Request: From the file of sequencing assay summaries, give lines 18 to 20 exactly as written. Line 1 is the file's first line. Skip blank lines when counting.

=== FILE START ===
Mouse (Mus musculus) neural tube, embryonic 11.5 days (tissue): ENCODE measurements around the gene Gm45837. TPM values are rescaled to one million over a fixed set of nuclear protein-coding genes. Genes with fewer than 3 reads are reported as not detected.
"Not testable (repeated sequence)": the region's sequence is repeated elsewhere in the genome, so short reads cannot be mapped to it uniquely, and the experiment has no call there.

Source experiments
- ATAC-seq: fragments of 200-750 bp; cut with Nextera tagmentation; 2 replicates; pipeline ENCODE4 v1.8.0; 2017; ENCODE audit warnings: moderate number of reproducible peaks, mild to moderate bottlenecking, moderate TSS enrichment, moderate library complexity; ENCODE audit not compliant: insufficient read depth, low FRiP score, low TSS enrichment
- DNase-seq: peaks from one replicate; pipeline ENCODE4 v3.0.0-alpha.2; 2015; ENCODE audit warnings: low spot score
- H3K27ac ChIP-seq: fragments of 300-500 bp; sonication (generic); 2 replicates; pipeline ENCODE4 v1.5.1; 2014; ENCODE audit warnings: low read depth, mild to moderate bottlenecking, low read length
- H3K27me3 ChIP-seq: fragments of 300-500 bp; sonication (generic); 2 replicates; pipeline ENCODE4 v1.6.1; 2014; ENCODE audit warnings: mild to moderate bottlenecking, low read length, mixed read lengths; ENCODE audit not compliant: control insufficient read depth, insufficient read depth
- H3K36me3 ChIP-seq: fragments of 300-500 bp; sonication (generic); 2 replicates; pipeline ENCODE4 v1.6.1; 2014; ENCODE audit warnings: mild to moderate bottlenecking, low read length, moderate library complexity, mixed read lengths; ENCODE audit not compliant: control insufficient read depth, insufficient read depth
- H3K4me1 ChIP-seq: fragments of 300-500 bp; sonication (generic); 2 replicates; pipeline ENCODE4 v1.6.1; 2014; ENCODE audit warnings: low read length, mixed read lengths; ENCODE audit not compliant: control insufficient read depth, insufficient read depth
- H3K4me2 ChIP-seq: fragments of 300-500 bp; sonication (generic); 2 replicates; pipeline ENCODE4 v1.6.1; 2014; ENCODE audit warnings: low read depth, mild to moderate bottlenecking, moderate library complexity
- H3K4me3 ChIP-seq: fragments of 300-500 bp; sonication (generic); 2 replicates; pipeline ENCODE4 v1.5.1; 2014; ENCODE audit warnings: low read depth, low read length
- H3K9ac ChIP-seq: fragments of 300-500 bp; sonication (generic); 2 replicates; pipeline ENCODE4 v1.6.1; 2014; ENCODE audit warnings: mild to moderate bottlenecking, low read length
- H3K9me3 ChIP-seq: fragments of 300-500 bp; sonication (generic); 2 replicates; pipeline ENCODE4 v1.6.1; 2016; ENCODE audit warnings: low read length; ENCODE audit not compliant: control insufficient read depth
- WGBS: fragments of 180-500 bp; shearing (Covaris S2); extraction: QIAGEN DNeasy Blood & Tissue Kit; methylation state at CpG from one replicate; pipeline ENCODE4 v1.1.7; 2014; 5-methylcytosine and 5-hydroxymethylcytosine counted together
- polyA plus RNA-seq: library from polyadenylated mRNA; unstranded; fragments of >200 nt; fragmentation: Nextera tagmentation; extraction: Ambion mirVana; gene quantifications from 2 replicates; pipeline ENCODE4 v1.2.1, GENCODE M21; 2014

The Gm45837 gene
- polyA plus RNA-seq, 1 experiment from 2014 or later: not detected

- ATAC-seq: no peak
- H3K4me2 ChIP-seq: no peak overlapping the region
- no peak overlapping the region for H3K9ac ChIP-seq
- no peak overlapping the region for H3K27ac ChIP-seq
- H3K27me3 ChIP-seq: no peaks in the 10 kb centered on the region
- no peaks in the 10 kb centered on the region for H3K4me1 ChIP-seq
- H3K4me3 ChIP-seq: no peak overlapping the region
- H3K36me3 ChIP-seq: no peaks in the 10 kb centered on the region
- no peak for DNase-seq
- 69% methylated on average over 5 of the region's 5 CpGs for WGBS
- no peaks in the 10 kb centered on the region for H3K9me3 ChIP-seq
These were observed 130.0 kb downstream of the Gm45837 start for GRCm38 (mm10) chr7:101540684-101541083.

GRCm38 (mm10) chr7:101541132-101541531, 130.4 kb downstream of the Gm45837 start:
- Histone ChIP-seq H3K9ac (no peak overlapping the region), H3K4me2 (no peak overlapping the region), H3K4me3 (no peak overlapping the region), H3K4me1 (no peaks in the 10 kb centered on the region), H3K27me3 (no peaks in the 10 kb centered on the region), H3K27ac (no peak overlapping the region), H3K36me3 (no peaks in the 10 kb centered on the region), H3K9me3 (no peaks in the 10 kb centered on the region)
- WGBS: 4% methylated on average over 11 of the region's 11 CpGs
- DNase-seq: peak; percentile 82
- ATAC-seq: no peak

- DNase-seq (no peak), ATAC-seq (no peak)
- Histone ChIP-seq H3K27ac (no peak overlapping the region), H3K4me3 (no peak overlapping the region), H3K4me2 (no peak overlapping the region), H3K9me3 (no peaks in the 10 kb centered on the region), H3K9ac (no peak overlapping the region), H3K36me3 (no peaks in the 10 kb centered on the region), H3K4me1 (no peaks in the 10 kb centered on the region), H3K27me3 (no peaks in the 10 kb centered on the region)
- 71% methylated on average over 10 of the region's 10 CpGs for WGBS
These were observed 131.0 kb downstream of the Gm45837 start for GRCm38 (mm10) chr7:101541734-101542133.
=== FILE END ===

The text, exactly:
- ATAC-seq: no peak
- H3K4me2 ChIP-seq: no peak overlapping the region
- no peak overlapping the region for H3K9ac ChIP-seq